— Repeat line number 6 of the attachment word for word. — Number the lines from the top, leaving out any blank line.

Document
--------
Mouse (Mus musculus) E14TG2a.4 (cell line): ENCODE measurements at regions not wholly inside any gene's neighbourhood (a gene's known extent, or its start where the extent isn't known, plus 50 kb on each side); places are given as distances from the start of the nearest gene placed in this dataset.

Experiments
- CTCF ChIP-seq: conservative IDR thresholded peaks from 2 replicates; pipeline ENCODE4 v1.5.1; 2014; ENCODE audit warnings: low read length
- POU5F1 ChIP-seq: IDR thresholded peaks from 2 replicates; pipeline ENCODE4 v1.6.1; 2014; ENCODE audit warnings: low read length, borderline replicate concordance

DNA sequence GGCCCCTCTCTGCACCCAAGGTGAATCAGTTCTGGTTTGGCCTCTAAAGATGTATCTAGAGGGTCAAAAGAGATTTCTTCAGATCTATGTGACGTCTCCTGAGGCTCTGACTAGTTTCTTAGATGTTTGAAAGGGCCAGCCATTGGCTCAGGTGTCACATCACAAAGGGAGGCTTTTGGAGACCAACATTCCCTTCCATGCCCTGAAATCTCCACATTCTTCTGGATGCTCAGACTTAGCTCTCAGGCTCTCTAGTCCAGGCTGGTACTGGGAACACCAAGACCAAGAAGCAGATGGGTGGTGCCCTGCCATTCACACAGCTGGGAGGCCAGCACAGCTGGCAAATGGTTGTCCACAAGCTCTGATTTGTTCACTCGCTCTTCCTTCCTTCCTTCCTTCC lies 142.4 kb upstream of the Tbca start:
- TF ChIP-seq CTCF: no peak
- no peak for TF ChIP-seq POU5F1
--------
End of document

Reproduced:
- TF ChIP-seq CTCF: no peak